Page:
Thursday, May 21, 2009

Using EC2 CloudWatch in Boto

The new CloudWatch service from AWS provides some interesting ways to monitor EC2 instances and LoadBalancers. The code to support this new service has just been checked into the subversion repository for boto. It still needs some hardening before it will be incorporated into a new boto release but if you are interested in experimenting with CloudWatch, check out the latest boto code and let me know what you think. This post should provide just about enough to get you started.

The 5 Minute How-To Guide

First, make sure you have something to monitor. You can either create a LoadBalancer or enable monitoring on an existing EC2 instance. To enable monitoring on an existing instance, you can do something like this:

>>> import boto
>>> c = boto.connect_ec2()
>>> c.monitor_instance('i-12345678')

Where the "i-12345678" is the ID of your existing instance. It takes a while for the monitoring data to start accumulating but once it does, you can do this:

>>> import boto
>>> c = boto.connect_cloudwatch()
>>> metrics = c.list_metrics()
>>> metrics

The list_metrics call will return a list of all of the available metrics that you can query against. Each entry in the list is a Metric object. As you can see from the list above, some of the metrics are generic metrics and some have Dimensions associated with them (e.g. InstanceType=m1.small). The Dimension can be used to refine your query. So, for example, I could query the metric Metric:CPUUtilization which would create the desired statistic by aggregating cpu utilization data across all sources of information available or I could refine that by querying the metric Metric:CPUUtilization(InstanceId,i-e573e68c) which would use only the data associated with the instance identified by the instance ID i-e573e68c.

Because for this example, I'm only monitoring a single instance, the set of metrics available to me are fairly limited. If I was monitoring many instances, using many different instance types and AMI's and also several load balancers, the list of available metrics would grow considerably.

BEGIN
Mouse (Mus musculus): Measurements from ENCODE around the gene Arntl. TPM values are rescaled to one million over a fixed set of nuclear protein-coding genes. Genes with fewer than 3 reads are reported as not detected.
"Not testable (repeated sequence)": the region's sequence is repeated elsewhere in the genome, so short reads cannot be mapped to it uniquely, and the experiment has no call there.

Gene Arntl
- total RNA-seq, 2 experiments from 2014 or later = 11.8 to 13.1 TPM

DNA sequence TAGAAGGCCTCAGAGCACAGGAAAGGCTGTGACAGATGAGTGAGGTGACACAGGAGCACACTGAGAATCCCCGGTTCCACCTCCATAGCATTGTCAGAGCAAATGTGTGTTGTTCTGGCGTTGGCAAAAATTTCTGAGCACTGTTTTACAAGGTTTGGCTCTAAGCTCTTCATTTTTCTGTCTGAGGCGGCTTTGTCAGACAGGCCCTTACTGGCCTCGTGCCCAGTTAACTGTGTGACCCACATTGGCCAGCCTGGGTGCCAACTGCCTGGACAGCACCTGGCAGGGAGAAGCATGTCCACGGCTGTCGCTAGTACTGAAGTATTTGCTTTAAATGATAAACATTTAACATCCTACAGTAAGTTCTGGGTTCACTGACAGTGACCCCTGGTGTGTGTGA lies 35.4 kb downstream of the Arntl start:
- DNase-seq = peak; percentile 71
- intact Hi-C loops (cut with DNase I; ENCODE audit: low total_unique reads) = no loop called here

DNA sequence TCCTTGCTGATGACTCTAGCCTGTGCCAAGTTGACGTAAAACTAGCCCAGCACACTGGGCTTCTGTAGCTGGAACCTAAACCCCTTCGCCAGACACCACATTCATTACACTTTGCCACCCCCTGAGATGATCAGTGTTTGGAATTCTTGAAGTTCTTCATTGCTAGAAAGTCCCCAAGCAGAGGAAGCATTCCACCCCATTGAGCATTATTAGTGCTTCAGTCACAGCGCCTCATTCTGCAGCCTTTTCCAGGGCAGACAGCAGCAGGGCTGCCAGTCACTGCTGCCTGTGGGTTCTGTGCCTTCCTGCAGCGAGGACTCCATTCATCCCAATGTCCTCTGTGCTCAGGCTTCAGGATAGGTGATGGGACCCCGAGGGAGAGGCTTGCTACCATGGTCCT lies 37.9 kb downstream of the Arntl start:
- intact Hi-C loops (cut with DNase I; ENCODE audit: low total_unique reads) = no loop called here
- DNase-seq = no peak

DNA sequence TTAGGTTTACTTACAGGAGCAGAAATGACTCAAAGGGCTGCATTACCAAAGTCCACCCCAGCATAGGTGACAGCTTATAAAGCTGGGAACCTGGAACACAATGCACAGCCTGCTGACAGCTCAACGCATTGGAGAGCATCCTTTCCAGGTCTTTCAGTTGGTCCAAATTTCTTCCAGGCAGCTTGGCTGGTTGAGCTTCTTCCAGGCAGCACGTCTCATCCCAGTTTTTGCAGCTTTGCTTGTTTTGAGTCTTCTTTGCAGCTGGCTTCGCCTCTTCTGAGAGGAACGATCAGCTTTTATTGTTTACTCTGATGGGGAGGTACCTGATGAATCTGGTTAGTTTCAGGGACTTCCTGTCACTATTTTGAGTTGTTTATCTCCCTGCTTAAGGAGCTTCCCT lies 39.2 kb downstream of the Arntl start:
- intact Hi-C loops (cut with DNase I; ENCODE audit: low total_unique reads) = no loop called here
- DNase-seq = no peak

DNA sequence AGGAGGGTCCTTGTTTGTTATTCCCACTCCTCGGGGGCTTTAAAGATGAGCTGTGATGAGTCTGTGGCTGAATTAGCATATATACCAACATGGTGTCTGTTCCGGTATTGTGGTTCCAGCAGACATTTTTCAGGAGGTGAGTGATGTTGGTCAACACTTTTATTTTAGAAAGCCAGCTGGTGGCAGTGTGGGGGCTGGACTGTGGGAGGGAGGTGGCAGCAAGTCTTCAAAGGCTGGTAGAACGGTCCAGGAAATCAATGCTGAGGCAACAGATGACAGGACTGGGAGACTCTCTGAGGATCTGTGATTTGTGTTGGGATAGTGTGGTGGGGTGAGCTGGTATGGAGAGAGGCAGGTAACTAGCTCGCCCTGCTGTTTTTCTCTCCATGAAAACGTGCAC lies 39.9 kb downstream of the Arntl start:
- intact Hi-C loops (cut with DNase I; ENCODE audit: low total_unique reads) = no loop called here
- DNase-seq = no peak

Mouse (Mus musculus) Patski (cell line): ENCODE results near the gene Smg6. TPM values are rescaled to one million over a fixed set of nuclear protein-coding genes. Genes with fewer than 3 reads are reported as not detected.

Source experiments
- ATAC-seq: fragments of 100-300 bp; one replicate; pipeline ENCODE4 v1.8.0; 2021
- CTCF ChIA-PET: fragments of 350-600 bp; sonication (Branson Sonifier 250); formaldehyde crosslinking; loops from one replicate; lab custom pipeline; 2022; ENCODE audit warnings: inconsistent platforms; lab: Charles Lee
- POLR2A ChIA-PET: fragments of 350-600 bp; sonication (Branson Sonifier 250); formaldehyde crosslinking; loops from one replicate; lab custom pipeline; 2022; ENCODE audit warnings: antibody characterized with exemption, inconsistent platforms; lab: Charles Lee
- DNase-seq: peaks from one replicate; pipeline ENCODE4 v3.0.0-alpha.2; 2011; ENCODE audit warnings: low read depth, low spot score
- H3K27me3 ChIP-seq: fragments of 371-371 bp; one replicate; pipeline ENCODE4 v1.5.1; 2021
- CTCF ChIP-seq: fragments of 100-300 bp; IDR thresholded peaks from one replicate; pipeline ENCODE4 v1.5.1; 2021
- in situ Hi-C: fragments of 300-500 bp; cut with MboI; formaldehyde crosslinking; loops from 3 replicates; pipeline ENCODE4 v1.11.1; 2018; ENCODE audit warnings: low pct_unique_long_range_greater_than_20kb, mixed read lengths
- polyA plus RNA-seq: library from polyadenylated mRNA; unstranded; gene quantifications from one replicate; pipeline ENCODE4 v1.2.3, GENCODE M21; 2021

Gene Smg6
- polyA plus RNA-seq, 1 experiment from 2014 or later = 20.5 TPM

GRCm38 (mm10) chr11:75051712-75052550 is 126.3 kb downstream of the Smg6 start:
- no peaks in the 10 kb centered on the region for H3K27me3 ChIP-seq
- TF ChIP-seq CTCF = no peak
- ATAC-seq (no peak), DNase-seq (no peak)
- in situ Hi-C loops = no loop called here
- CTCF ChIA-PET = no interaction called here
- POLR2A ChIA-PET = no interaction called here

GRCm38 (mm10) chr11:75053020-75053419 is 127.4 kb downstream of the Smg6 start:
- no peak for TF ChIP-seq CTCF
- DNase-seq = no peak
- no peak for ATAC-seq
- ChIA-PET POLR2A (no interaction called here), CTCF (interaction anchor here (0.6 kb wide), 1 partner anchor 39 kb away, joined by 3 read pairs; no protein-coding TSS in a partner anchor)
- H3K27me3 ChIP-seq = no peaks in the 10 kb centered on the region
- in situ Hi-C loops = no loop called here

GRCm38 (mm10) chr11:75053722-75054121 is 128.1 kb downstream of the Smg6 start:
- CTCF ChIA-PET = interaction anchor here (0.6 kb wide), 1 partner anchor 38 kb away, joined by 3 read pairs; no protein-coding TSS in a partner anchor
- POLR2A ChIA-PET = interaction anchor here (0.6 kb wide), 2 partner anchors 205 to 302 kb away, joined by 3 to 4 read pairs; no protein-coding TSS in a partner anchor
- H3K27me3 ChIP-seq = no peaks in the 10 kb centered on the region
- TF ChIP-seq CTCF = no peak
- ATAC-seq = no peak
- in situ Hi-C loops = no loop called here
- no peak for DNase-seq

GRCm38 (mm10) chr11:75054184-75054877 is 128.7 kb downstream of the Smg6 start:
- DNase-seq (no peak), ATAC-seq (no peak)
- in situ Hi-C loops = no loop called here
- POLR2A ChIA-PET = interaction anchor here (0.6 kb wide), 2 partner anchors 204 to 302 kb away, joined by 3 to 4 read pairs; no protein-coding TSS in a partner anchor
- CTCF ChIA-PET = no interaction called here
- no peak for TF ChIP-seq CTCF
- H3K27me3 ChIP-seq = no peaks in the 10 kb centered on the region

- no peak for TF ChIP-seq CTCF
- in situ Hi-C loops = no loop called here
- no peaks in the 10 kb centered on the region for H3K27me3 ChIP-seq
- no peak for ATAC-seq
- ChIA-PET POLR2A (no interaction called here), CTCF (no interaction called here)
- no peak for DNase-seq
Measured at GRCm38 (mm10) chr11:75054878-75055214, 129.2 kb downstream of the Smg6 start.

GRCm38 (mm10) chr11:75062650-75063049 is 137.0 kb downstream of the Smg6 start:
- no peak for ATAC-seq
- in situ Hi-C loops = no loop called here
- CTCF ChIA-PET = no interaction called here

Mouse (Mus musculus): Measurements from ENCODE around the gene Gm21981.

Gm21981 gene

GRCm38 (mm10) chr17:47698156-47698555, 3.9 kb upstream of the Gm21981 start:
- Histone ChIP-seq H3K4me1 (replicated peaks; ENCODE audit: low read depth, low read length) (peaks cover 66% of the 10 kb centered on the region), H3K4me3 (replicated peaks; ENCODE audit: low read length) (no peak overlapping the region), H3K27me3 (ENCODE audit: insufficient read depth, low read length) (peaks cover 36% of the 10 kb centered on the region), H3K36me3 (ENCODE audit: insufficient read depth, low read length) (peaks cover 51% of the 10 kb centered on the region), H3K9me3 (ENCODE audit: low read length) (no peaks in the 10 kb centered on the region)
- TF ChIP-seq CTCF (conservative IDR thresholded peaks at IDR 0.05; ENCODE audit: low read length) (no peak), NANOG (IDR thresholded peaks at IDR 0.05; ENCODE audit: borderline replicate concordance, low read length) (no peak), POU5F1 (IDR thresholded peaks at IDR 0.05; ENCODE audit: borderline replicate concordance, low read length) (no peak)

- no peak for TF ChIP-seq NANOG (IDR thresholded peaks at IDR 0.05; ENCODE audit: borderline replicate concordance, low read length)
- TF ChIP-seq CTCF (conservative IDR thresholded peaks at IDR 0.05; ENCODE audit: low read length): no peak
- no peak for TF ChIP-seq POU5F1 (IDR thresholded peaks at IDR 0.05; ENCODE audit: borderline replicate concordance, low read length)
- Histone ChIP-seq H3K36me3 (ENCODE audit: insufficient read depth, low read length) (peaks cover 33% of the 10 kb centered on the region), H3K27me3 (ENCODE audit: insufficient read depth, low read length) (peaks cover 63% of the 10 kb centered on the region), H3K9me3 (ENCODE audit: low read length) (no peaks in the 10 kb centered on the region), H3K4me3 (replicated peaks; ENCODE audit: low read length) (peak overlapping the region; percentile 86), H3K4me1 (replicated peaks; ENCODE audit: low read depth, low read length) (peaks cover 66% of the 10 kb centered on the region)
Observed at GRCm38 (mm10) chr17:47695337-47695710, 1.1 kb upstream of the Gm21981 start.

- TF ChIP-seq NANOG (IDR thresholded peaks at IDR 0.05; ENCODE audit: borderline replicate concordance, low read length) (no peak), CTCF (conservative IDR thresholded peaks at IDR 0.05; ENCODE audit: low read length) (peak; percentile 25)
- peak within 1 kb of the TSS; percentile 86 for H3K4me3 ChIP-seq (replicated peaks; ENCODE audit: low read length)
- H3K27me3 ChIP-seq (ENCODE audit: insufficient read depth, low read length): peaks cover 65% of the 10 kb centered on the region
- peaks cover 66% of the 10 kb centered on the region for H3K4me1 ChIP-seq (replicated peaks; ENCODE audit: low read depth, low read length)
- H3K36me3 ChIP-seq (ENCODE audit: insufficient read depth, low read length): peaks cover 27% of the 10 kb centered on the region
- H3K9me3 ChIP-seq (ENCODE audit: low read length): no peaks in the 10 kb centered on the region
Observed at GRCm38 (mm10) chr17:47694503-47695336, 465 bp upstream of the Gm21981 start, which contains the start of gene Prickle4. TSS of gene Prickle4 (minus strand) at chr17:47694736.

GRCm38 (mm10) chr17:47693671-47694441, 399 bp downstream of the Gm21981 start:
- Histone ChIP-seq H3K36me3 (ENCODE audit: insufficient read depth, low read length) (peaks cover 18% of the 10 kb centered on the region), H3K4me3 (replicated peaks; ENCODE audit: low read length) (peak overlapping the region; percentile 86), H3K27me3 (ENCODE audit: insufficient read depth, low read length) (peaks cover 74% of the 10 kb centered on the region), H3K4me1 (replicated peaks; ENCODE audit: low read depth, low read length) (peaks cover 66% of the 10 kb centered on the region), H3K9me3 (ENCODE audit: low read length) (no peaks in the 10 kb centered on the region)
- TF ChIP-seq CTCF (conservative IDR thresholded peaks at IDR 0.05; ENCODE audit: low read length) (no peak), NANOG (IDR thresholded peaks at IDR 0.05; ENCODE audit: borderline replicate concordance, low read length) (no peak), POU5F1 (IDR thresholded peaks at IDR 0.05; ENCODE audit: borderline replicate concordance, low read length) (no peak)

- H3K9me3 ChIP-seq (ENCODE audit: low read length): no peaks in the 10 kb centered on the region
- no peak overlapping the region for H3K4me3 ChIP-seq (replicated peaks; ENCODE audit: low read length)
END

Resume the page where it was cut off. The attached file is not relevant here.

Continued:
Once you have the list of available metrics, you can actually query the CloudWatch system for the data associated with that metric. Let's choose the CPU utilization metric for our instance.

>>> m = metrics[5]
>>> m

The Metric object has a query method that lets us actually perform the query against the collected data in CloudWatch. To call that, we need a start time and end time to control the time span of data that we are interested in. For this example, let's say we want the
data for the previous hour:

>>> import datetime
>>> end =
>>> start = end - datetime.timedelta(hours=1)

We also need to supply the Statistic that we want reported and the Units to use for the results. The Statistic must be one of these values:

['Minimum', 'Maximum', 'Sum', 'Average', 'Samples']

And Units must be one of the following:

['Seconds', 'Percent', 'Bytes', 'Bits', 'Count', 'Bytes/Second', 'Bits/Second', 'Count/Second']

The query method also takes an optional parameter, period. This parameter controls the granularity (in seconds) of the data returned. The smallest period is 60 seconds and the value must be a multiple of 60 seconds. So, let's ask for the average as a percent:

>>> datapoints = m.query(start, end, 'Average', 'Percent')
>>> len(datapoints)

Our period was 60 seconds and our duration was one hour so we should get 60 data points back and we can see that we did. Each element in the datapoints list is a DataPoint object which is a simple subclass of a Python dict object. Each Datapoint object contains all of the information available about that particular data point.

>>> d = datapoints[0]
>>> d
{u'Average': 0.0,
u'Samples': 1.0,
u'Timestamp': u'2009-05-21T19:55:00Z',
u'Unit': u'Percent'}

My server obviously isn't very busy right now!

That gives you a quick look at the CloudWatch service and how to access the service in boto. These features are still under development and feedback is welcome so give it a try and let me know what you think.

Friday, May 8, 2009

Cloud Computing Hierarchy of Needs

With apologies to Abraham Maslow and his hierarchy of human needs, a somewhat tongue-in-cheek variation applied to the brave new world of Cloud Computing.

Creative Commons License
Cloud Computing Hierarchy of Needs by Mitch Garnaat is licensed under a Creative Commons Attribution-Share Alike 3.0 United States License.